Philip Tartaglia Biography — Wiki
Philip Tartaglia was the Catholic Archbishop of Glasgow who has reportedly died after complications from Covid-19. Tributes have poured in for the religious leader, described as a ‘fine man’ who was a ‘huge’ fan of Scottish giants Celtic FC.
Tartaglia tested positive for coronavirus shortly after Christmas and was self-isolating at home.
Philip Tartaglia Age
Philip Tartaglia, who had served as Archbishop of Glasgow since 2012, was 70 years old at the time of death.
Obituary: Philip Tartaglia Death and Cause of Death
Philip Tartaglia died on January 13, the Feast of St Mungo – the patron saint of Glasgow.
The Catholic Church in Scotland said the cause of his death was not yet clear.
In a statement, Bishop Hugh Gilbert, president of the Bishops’ Conference of Scotland, said the archbishop was a ‘gentle and caring pastor who combined compassion with a piercing intellect’.
He said: ‘His loss to his family, his clergy and the people of the Archdiocese of Glasgow will be immeasurable but for the entire Church in Scotland this is a day of immense loss and sadness.
‘His contribution to the work of the Bishops’ Conference of Scotland over the past 16 years was significant and we will miss his wisdom and wit very much.’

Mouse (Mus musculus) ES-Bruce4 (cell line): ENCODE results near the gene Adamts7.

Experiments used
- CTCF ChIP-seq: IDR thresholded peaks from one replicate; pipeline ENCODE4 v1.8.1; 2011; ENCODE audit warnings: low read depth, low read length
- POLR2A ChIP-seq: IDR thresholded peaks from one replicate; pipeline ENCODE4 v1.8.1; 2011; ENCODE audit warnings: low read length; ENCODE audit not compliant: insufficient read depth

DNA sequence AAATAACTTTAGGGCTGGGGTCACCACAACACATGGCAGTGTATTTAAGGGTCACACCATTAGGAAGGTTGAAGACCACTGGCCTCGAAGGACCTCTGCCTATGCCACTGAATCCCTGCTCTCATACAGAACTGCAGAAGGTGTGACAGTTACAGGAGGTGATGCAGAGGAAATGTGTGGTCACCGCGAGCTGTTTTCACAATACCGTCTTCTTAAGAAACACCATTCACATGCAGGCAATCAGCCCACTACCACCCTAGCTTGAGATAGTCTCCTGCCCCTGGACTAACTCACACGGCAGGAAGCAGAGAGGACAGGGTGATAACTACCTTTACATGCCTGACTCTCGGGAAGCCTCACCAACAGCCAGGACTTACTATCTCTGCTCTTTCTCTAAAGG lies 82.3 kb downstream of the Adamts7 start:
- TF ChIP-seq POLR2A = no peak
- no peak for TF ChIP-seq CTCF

First Minister Nicola Sturgeon was also among those paying tribute to the archbishop.
Justice Secretary Humza Yousaf said he was ‘deeply saddened’ at the news.
Celtic FC said the archbishop was a ‘huge supporter of the club’, writing on Twitter that he regularly attended matches.
What we know so far about Philip Tartaglia
Archbishop Claudio Gugerotti, the Pope’s Ambassador to Great Britain, has been informed of the death. A spokesman for the Church said the Archdiocese will be overseen by an administrator until the Pope appoints a successor.
Philip Tartaglia was born in Glasgow on January 11, 1951. He was ordained a priest by Archbishop Thomas Winning in the Church of Our Lady of Good Counsel, Dennistoun, on June 30, 1975. Pope Benedict XVI nominated him Bishop of Paisley and he was ordained on November 20, 2005.
He was appointed Archbishop of Glasgow on July 24 2012 and installed at St Andrew’s Cathedral, Glasgow, on September 8.